8 6 1. SHH expression in subjects with grade 1 portal inflammation was higher than in those with grade 0 portal inflammation (P < 0.7 6 0. HEPATOLOGY. and S4 (D) fibrosis show increased numbers of positive cells with increased fibrosis stage (400x magnification). *versus stage 1 and 2. 1E. ballooned hepatocytes (58. and periportal hepatocytes (7.5. In this relatively large cohort of NAFLD patients. 1A-D). 1. Portal inflammation was strongly associated with SHH expression (P < 0.9 we examined the relationship between SHH expression and portal inflammation in these subjects. P < 0. standard deviation. Given that studies in animal models demonstrated that HH ligands stimulate chemokine production by ductular cells and result in the hepatic recruitment of certain types of immune cells. 1. Moreover. including endoplasmic reticulum (ER) stress. P < 0. and endothelial cells. and 2 portal inflammation were 1. Ballooned hepatocytes exhibit features of ER stress. SHH expression correlates with fibrosis stage in NAFLD.0.0% of cases). whereas whiskers with horizontal lines (upper and lower) represent SD.6% of cases). as scored by the NASH CRN Pathology Committee. 1-6).015) and lower than in subjects with grade 2 portal inflammation (P < 0.017).0001. the relationship between the level of SHH expression and fibrosis severity was highly significant (Fig. Open circles represent individual subjects. and 2. the hepatic content of SHH-expressing cells increased with fibrosis stage (Fig.1714 GUY ET AL. June 2012 Fig. and 4.0001 (Kruskal-Wallis’ test). 2. Photomicrographs of SHH IHC in patients with S0 (A).0001) (adjusted a-level ¼ 0. P < 0. 83. and treating mouse hepatocytes with tunicamycin to induce ER stress stimulated them to express SHH messenger RNA (mRNA) and . IHC scoring results were semiquantified into five ranks. S2 (B). The middle line represents the mean value. and the results were plotted according to the fibrosis stage. Inflammatory mediators have been implicated in the pathogenesis of NASH and are known to provoke various types of cellular stress.9.0 6 1. using trichrome-stained liver sections (E).0001): Mean rank and SD of SHH expression in patients with grade 0. 1. respectively. **versus stage 0. S3 (C).3.3% of cases). Supporting Figs.005 (a-level adjusted for 10 post-hoc comparison pairs).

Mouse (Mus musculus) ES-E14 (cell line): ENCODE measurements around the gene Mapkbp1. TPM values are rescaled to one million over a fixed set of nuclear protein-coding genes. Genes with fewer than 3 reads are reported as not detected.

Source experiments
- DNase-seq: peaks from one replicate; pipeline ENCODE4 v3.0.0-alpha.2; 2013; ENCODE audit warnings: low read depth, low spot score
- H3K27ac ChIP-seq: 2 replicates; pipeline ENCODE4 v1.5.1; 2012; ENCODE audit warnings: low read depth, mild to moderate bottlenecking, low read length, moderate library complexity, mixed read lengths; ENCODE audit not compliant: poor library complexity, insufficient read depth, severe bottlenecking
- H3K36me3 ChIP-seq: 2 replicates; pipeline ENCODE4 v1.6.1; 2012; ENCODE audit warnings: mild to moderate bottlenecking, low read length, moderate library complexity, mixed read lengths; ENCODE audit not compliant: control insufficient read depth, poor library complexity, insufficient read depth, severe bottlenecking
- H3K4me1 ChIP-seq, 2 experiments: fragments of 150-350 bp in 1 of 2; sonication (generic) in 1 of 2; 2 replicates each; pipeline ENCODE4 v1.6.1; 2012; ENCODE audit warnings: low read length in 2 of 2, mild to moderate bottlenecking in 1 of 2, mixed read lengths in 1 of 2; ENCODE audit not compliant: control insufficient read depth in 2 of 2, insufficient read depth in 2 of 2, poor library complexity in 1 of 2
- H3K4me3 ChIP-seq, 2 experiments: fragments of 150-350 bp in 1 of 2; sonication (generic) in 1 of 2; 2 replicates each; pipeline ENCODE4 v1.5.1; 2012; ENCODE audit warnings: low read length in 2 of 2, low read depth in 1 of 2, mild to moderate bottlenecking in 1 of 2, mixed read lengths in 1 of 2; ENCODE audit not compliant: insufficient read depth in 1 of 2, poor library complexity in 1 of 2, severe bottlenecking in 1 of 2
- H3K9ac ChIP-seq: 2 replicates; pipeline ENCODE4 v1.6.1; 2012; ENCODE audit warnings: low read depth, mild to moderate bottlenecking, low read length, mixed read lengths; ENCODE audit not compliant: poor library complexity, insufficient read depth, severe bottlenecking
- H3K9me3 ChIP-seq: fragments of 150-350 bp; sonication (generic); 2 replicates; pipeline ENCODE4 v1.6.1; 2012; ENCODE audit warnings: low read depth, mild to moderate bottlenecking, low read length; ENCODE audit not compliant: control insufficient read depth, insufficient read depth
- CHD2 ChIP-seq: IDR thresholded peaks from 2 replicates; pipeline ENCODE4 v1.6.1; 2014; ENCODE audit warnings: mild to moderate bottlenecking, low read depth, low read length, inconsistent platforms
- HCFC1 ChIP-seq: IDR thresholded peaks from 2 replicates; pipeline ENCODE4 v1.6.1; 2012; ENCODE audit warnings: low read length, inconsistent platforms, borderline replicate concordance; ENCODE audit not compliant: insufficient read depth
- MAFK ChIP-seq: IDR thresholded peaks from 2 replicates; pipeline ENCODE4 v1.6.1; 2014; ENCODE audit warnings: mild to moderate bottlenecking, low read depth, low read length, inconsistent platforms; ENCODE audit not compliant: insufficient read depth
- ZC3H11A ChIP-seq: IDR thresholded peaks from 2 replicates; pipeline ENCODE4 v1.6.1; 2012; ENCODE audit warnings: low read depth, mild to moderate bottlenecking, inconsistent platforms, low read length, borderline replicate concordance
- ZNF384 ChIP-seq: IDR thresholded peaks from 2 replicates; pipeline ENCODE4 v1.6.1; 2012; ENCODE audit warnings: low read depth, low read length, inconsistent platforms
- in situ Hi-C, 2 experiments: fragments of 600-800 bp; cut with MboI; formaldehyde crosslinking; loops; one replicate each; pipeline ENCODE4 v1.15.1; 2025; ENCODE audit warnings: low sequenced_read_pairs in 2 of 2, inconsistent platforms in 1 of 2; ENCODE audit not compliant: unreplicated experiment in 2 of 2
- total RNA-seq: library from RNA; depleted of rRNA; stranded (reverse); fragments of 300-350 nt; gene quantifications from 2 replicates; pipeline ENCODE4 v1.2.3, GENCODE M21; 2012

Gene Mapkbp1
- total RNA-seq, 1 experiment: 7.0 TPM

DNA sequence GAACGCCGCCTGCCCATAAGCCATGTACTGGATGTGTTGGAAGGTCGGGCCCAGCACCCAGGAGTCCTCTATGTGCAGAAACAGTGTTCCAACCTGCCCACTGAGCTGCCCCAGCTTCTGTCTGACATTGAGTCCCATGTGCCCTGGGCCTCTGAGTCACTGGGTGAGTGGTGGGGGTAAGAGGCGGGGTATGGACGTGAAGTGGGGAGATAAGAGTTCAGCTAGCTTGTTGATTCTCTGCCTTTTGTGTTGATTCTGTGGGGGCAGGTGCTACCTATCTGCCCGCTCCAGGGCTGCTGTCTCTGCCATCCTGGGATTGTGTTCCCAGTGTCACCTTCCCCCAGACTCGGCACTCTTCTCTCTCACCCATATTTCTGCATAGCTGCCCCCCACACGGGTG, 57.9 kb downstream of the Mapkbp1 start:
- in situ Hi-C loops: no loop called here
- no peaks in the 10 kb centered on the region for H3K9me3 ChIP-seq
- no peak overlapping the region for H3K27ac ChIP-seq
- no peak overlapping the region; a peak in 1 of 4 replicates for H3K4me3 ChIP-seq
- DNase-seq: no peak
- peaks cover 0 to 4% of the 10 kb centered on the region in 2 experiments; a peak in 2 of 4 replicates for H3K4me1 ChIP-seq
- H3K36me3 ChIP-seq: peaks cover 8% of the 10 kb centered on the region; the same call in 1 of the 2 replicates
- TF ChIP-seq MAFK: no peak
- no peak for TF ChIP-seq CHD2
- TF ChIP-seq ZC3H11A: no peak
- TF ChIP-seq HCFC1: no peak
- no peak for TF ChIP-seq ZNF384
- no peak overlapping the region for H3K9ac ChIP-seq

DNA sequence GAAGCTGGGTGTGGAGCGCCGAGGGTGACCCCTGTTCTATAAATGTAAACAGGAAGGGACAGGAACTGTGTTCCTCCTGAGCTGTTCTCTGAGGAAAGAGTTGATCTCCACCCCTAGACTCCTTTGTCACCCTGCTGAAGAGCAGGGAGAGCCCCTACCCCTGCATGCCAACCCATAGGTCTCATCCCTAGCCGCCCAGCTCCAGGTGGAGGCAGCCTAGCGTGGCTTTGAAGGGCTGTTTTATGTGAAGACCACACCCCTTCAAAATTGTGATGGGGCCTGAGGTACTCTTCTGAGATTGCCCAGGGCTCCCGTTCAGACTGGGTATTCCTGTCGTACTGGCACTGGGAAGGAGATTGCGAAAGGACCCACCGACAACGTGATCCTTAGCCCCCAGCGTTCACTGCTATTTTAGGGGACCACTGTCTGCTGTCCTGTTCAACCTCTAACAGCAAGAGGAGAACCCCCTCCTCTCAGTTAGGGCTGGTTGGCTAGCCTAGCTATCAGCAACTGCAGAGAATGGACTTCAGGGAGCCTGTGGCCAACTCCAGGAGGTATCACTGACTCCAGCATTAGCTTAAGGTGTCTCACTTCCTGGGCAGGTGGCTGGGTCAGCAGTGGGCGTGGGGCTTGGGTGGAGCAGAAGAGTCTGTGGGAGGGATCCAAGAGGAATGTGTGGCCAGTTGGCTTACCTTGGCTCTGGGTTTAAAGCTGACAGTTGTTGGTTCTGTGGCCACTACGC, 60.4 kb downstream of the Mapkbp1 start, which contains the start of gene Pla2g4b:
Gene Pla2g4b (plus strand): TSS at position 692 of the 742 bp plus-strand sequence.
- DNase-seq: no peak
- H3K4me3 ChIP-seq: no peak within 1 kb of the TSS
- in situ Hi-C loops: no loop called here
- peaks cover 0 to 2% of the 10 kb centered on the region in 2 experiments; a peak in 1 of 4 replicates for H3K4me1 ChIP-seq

Hepatic accumulation of HH-responsive cells (i. P < 0.0001 (Kruskal-Wallis’ test). we also examined the relationship between hepatic accumulation of GLI2-expressing cells and severity of hepatocyte ballooning. and the level of SHH expression strongly correlated with severity of hepatocyte ballooning (Fig. n ¼ 24. 1715 Fig. P < 0. 2A-C). n ¼ 2. Numbers of GLI2 (1) Cells Increase With Fibrosis Stage. P < 0.9 The same 39 cases exhibited a range of portal inflammation (G0. stromal cells.12 This suggests that injury-related factors might arrest epithelial differentiation of liver .005). 2. n ¼ 9. Portal Inflammation. n ¼ 11. n ¼ 19). SHH expression was plotted relative to the grade of hepatocyte ballooning. we next evaluated the relationship between hepatocyte ballooning and SHH expression. Portal inflammation is a potential consequence of HH-pathway activation5 and has also been linked to fibrogenesis in NAFLD. Ballooned hepatocytes stained strongly for SHH (Fig. GLI2 (þ) cells were identified in portal tracts (e.0001).017 versus grade 1 and 2 (alevel adjusted for three post-hoc comparison pairs). No.02). 3A-D) and was particularly robust in patients with advanced (S3 and S4) fibrosis (Fig. G1. 1 (B). Ballooned hepatocytes produce HH ligands.0001). ductular cells. n ¼ 7) to assess the relationship between SHH production and accumulation of cells with nuclear GLI2 staining. Therefore. G2. n ¼ 5.0001). GLI2. *P < 0. as scored by the NASH CRN Pathology Committee. 6. G2 n ¼ 13). G1. Hepatic progenitors accumulate in parallel with the severity of liver myofibroblast accumulation and liver fibrosis in NAFLD.g. whereas whiskers with horizontal lines (upper and lower) represent SD.. SHH interacts with receptors on the surface of HH-responsive target cells to trigger HH signaling that results in the nuclear localization of the HH-regulated transcription factor. S1. using H&E-stained liver sections (D). and Ballooning in NAFLD.e.10 Hence. Photomicrographs of SHH IHC in patients with grade 0 (A). Hepatic Accumulation of HH-Responsive Liver Progenitors and Myofibroblastic Cells Parallels Fibrosis Stage in NAFLD. small hepatocytic periportal cells. 3E. there was a positive correlation between SHH expression and GLI2 expression in these subjects (P < 0. S2. S3. n ¼ 13. and ECs). and 2 (C) ballooning show increased numbers of positive cells with increased ballooning grade (400x magnification). GLI2-positive cells) increased with fibrosis stage (Fig. and found that the severity of portal inflammation was significantly positively associated with numbers of GLI2 (þ) liver cells in these subjects (Fig. 2012 GUY ET AL. Ballooning and GLI2 expression were found to be significantly associated (P < 0.11 We did staining for GLI2 on 39 liver sections from a representative subset of our NAFLD patients (S0.10 Therefore. P < 0. As expected. n ¼ 7. n ¼ 7. S4. The middle line represents the mean value. protein. 2D. 55. Vol. Open circles represent individual subjects.HEPATOLOGY. we assessed the relationship between the accumulation of GLI2-expressing cells and portal inflammation. Ballooning scores differed widely in these 39 individuals (G0. 3F.. SHH expression correlates with hepatocyte ballooning. although there was considerable overlap in hepatic accumulation of GLI2-expressing cells among subjects with different grades of ballooning. inflammatory cells. and in lobular fibroinflammatory foci adjacent to ballooned hepatocytes.